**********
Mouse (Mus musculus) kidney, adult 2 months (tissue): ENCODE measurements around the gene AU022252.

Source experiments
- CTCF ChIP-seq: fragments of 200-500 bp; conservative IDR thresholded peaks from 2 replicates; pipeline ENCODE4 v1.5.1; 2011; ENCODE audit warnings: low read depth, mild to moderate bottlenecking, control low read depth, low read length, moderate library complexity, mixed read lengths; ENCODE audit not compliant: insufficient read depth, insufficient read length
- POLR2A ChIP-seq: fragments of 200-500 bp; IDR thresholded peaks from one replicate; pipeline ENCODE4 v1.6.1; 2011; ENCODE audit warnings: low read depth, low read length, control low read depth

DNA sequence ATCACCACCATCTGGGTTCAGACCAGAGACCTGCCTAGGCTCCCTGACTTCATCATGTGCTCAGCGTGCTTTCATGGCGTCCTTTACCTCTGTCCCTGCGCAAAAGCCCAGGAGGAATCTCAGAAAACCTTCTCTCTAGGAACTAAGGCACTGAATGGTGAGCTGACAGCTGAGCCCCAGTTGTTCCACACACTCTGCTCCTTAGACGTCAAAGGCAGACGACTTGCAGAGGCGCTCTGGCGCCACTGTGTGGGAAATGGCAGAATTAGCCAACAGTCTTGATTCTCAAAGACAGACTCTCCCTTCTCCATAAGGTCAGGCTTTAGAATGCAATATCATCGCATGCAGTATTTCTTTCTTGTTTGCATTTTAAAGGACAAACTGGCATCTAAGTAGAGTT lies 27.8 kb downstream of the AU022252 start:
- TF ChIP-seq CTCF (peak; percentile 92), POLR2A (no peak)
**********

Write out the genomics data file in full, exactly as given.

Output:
Mouse (Mus musculus) kidney, adult 2 months (tissue): ENCODE measurements around the gene AU022252.

Source experiments
- CTCF ChIP-seq: fragments of 200-500 bp; conservative IDR thresholded peaks from 2 replicates; pipeline ENCODE4 v1.5.1; 2011; ENCODE audit warnings: low read depth, mild to moderate bottlenecking, control low read depth, low read length, moderate library complexity, mixed read lengths; ENCODE audit not compliant: insufficient read depth, insufficient read length
- POLR2A ChIP-seq: fragments of 200-500 bp; IDR thresholded peaks from one replicate; pipeline ENCODE4 v1.6.1; 2011; ENCODE audit warnings: low read depth, low read length, control low read depth

DNA sequence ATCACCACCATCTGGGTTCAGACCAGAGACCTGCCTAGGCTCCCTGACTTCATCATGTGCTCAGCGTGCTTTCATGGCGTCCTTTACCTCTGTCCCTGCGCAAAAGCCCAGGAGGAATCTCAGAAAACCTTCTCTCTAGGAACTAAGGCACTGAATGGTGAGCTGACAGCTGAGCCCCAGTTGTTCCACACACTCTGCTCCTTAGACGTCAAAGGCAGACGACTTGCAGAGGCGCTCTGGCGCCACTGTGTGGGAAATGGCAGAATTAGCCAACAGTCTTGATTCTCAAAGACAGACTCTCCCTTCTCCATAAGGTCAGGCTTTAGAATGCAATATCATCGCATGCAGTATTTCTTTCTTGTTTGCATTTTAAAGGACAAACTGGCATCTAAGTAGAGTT lies 27.8 kb downstream of the AU022252 start:
- TF ChIP-seq CTCF (peak; percentile 92), POLR2A (no peak)